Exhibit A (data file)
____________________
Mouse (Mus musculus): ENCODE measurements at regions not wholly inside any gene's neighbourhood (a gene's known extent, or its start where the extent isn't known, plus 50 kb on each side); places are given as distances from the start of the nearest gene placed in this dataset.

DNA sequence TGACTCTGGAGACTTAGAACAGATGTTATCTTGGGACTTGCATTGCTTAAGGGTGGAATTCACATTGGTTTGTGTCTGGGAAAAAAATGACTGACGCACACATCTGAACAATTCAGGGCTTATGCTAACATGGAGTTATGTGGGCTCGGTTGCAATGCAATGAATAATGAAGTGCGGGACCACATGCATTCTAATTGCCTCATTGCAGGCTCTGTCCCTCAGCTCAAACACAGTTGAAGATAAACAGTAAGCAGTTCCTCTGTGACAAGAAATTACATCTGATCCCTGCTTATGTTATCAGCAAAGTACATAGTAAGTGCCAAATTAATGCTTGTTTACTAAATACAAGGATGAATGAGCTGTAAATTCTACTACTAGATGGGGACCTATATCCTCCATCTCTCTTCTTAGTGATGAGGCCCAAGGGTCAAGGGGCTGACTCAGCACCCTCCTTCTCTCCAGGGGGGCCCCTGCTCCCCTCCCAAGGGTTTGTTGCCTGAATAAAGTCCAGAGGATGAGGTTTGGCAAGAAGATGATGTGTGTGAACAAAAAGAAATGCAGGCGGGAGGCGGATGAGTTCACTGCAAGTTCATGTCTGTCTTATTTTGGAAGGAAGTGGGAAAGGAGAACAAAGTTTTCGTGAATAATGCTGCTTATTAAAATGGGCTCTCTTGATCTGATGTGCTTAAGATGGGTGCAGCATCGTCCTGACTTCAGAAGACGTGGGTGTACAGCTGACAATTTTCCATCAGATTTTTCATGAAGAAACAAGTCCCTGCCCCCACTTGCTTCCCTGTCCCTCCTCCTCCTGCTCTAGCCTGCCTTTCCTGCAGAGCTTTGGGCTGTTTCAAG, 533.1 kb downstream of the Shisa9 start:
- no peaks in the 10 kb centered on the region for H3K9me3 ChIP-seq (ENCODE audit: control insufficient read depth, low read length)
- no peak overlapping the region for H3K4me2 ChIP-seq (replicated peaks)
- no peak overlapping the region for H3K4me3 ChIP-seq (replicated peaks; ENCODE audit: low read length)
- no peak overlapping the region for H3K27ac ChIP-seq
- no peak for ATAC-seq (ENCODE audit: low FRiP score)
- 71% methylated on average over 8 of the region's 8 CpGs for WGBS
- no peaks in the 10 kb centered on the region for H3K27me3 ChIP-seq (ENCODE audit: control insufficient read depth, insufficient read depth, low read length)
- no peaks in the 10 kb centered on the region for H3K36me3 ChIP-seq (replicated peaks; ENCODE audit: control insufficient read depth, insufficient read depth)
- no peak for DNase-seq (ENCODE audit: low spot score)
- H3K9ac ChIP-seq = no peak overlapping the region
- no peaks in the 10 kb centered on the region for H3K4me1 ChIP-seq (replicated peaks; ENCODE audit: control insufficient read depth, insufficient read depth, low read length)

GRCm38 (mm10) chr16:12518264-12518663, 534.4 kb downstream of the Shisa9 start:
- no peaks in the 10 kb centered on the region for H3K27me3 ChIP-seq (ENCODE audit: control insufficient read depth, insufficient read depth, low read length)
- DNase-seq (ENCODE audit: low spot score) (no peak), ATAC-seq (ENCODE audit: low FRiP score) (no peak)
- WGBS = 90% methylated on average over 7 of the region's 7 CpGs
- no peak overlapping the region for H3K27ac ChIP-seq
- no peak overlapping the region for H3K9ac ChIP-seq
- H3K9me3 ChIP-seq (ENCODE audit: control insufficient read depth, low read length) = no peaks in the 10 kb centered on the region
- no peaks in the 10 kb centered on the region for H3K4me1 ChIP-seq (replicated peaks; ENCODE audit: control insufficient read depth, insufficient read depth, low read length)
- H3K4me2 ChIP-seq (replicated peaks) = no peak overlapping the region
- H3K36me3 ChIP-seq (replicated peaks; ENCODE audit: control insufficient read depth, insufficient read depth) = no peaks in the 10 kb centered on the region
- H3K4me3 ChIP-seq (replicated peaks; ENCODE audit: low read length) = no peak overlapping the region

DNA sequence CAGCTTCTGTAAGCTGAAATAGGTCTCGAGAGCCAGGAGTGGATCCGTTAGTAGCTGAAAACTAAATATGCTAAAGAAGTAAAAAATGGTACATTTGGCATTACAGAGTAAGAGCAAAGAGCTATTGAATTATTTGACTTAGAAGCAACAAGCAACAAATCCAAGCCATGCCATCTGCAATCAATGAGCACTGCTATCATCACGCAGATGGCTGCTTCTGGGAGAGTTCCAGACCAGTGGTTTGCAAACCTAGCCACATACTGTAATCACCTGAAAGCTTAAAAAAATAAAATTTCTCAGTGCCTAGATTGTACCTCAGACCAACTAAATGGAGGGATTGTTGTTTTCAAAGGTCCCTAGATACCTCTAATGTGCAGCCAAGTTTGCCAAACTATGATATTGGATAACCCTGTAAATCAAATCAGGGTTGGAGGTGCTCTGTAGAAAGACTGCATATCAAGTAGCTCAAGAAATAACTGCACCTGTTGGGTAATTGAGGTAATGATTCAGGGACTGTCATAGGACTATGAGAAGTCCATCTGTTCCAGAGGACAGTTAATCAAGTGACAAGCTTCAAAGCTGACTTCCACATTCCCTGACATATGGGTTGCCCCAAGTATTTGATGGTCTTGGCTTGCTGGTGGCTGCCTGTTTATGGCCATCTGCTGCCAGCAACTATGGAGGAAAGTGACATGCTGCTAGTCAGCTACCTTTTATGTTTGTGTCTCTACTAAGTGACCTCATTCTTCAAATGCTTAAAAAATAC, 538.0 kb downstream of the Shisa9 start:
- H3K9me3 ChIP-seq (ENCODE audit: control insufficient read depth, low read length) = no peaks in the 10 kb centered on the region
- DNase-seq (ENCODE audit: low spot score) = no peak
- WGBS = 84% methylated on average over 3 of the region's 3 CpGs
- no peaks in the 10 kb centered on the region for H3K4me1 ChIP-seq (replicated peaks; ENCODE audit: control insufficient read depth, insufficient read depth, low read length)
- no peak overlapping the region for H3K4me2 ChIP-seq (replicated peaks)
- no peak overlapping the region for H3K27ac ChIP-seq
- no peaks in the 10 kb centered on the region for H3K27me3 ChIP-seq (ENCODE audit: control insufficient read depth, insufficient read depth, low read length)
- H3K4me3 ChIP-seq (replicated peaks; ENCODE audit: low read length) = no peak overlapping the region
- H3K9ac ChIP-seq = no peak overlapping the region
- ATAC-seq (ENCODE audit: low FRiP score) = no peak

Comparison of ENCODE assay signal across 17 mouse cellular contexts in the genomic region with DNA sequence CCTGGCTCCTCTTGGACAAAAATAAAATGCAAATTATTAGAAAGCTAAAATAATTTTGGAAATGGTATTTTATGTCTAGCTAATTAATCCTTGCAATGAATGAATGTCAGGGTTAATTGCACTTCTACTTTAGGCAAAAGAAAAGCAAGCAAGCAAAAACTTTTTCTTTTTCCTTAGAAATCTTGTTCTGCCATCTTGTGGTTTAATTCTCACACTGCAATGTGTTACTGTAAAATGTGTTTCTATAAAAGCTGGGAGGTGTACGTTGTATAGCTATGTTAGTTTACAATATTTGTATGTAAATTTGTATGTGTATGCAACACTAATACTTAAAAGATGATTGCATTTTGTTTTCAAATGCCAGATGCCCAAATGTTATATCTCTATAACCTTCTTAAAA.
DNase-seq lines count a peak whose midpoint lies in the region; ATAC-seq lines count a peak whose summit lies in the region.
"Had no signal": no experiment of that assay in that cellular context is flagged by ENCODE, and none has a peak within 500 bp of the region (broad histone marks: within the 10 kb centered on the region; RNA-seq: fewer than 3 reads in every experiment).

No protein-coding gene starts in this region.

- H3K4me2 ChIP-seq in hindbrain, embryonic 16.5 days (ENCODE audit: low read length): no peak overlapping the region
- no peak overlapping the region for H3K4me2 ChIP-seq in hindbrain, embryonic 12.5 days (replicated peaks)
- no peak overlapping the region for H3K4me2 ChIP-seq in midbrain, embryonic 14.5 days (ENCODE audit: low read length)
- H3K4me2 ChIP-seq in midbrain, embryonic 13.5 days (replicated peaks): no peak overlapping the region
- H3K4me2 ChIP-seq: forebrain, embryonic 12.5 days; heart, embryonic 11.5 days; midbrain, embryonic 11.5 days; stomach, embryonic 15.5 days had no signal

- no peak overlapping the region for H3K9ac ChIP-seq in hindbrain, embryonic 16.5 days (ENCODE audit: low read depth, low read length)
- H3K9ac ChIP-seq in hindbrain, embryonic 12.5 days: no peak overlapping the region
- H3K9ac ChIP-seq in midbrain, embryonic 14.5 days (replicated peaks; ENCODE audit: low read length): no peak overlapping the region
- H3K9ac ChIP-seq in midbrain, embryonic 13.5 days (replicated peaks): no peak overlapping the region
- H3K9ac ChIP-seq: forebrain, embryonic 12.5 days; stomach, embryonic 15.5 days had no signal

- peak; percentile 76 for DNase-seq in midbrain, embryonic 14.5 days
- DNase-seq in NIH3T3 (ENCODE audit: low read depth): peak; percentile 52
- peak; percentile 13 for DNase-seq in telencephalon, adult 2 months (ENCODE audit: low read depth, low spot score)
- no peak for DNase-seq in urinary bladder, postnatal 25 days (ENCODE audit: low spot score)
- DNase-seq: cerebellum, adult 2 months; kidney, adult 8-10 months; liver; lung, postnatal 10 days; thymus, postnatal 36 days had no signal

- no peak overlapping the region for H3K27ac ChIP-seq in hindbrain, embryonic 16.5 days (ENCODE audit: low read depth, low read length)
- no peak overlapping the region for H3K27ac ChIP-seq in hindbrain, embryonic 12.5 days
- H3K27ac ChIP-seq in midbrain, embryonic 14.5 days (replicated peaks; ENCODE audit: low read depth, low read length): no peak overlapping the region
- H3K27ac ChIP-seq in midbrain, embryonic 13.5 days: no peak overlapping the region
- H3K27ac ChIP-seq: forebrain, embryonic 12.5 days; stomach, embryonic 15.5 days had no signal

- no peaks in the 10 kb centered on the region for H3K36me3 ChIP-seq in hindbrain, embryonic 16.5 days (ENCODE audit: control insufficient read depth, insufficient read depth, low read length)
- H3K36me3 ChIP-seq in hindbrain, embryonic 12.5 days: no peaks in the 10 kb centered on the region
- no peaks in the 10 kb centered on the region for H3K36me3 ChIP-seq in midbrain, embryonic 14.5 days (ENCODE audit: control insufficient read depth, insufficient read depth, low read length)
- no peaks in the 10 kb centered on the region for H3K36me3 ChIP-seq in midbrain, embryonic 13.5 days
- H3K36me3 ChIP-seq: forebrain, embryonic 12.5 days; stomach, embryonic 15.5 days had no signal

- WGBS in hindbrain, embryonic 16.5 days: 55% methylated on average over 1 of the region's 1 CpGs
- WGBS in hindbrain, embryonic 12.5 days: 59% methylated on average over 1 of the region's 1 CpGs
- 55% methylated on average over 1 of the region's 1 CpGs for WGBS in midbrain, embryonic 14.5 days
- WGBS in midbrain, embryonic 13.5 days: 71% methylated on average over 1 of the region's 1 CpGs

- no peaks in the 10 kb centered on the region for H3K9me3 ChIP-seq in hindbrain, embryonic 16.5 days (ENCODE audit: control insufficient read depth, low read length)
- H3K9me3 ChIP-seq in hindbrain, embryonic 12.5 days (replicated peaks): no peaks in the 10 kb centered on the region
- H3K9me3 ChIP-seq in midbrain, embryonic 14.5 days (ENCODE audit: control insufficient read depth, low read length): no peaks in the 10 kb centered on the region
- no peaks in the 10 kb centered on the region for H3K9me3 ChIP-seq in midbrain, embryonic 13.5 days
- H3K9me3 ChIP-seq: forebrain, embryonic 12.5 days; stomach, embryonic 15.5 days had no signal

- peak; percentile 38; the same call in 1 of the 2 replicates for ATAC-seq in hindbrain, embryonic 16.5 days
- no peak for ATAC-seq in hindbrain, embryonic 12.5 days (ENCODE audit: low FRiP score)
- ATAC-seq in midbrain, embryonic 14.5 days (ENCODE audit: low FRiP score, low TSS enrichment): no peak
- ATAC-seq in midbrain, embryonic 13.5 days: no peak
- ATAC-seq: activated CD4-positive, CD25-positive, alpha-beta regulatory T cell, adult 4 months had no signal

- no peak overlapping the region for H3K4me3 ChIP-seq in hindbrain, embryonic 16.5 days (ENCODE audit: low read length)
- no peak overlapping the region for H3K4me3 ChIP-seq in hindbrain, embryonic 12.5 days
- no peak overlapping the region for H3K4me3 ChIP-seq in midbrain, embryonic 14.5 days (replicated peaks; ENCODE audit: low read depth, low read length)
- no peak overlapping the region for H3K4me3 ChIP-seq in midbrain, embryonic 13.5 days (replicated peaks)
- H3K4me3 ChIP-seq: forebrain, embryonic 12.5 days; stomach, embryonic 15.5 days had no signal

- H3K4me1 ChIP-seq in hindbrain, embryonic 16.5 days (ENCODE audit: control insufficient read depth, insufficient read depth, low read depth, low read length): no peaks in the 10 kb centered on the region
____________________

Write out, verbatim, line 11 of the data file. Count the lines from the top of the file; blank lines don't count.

- no peak for DNase-seq (ENCODE audit: low spot score)